Welcome to my November 2019 newsletter. You can find past newsletters in my LinkedIn articles and on my website with some additional background materials, different stories and initiatives that might be of interest. Join me in improving and coordinating initiatives that advance health, health equity and community and healthcare redesign.

This month you can read about: Bernard Tyson; Detroit medical students caring for the homeless; Oversight for the $1.5B ANC Healthcare trust in NC; alternatives to provider centric community initiatives such as land trusts, collaborative networks and public health initiatives; the role of CHCs in disasters and prevention; CMS changes in Medicaid flexibility and delay in consumer access regulations; hospital system investments in communities; Aetna/CVS’ loneliness program; US life expectancy downturn; Neighborhood Atlas and Healthify’s latest investment round.

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October 2019 Newsletter

Hopefully more treats than tricks!

Introduction

Welcome to my October 2019 newsletter. You can find past newsletters in my LinkedIn articles and on my website with some additional background materials, different stories and initiatives that might be of interest. Join me in improving and coordinating initiatives that advance health, health equity and community and healthcare redesign.

This month you can read about: Elijah Cummings; Michael Jordan’s investment in NC clinics; 50th anniversary of a White House Food, Nutrition and Health Conference; A Medicare executive order and open enrollment; More Medicaid programs embracing Lyft; NQF’s call to action; Foundational principals for healthcare initiatives in SDoH; Kaiser’s California food initiative; WellCare analysis of SDoH referrals; physician disagreement about focusing on social injustice; Technologies from, Urban institute; Sales Force, Aunt Bertha in partnership with Innovaccer and Socially Determined; eHI’s webinar about proposed ICD-10 Z code implications for improved living conditions; and, Patchwise Labs the Dispatch.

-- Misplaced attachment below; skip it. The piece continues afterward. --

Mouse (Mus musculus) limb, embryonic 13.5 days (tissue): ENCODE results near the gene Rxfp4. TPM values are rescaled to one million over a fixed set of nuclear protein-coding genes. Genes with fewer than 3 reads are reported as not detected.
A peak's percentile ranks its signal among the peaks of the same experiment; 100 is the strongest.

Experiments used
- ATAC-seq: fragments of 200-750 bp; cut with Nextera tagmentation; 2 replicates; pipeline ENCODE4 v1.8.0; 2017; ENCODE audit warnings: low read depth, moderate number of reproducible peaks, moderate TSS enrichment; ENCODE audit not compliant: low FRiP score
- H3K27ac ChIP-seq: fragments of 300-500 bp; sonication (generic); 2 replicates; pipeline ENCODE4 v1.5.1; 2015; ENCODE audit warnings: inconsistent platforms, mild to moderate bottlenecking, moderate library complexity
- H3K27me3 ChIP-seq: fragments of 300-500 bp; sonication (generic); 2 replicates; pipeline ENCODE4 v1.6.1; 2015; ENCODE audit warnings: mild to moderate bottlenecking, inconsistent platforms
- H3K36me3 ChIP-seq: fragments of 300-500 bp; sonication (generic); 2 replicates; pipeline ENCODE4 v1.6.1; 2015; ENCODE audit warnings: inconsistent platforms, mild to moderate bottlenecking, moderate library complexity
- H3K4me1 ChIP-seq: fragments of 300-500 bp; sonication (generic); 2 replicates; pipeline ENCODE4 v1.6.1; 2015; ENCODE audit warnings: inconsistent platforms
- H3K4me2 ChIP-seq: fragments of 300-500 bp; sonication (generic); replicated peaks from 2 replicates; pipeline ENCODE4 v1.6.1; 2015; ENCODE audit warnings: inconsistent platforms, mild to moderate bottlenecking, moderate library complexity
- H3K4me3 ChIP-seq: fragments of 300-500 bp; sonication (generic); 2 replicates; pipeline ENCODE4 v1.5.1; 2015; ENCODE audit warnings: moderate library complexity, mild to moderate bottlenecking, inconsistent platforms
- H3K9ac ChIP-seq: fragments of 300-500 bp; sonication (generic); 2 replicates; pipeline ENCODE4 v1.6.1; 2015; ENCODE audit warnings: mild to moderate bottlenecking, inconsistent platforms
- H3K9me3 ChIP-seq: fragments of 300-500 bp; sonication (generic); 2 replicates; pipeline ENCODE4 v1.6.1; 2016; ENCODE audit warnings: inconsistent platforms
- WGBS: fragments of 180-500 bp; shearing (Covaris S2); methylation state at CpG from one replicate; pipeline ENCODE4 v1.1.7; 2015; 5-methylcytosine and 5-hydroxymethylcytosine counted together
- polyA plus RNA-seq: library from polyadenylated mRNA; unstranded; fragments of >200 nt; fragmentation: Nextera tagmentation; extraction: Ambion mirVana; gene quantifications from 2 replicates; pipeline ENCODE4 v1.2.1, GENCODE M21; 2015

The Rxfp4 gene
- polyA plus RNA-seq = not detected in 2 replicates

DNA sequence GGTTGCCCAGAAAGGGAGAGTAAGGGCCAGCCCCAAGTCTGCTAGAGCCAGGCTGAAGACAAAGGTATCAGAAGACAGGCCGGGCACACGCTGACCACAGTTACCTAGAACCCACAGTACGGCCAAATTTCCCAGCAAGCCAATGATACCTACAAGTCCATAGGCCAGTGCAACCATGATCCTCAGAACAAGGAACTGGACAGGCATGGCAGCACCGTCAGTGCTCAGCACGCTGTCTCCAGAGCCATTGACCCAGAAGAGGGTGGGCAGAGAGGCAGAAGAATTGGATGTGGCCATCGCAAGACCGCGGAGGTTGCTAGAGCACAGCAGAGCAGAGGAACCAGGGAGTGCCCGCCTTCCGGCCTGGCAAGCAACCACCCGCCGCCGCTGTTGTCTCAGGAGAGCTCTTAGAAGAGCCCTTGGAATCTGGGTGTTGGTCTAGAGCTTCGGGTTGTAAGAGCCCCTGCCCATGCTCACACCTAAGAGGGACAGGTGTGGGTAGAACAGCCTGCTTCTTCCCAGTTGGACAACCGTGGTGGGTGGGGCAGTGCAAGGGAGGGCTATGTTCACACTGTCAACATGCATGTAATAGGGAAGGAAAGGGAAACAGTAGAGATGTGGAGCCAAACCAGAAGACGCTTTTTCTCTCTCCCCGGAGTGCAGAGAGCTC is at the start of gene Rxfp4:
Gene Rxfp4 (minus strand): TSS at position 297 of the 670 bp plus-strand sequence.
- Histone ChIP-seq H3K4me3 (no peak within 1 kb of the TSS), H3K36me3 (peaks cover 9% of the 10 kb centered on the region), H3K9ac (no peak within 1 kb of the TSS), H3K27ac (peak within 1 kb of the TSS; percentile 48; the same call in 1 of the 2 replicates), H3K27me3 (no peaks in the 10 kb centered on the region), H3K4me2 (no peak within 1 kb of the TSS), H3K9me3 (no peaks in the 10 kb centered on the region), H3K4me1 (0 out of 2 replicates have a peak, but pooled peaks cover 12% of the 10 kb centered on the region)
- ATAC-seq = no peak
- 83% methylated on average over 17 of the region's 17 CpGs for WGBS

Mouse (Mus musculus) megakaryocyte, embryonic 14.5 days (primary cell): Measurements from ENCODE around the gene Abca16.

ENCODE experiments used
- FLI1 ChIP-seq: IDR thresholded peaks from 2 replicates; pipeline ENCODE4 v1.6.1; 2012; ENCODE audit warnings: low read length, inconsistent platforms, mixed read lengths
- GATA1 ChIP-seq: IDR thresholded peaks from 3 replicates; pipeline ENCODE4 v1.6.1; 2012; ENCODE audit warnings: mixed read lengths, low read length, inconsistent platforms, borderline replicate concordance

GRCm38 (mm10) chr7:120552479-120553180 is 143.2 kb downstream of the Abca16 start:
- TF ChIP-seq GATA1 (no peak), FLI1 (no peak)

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Summer 2019 Volume 2

Summer’s end and Fall begins

Introduction

Welcome to Volume 2 of my Summer 2019 newsletter. You can find past newsletters in my LinkedIn articles and on my website with some additional background materials, different stories and initiatives that might be of interest. Join me in improving and coordinating initiatives that advance health, health equity and community and healthcare redesign.

This month you can read about: caregiving realities; the growing role of home care in improved living conditions; ALICE (Asset Limited, Income Constrained, Employed) in Frederick Maryland, an example of a non-healthcare sustained investment in improved communities; USDA and USCIS policies threatening living conditions, providers opposing the USCIS rule while the healthcare industry continues to invest in needed community support; CAN Community health’s LGBT youth mentorship program; Intermountain Health, CVS Aetna and Cedar Sinai continue to expand their efforts; Many studies – one saying few hospitals and physician practices screen for top 5 social needs, another saying the US spending on social services is comparable to other countries, parent focus groups raising concerns about certain pediatric screening questions and AmeriHealth Caritas showing substantial impact on hospital utilization; A NASEM consensus report recommending 5 goals for integrating social care into healthcare; AHRQ announcing 12 semifinalists in an SDOH visualization challenge; and a new BU Community Wellbeing Index.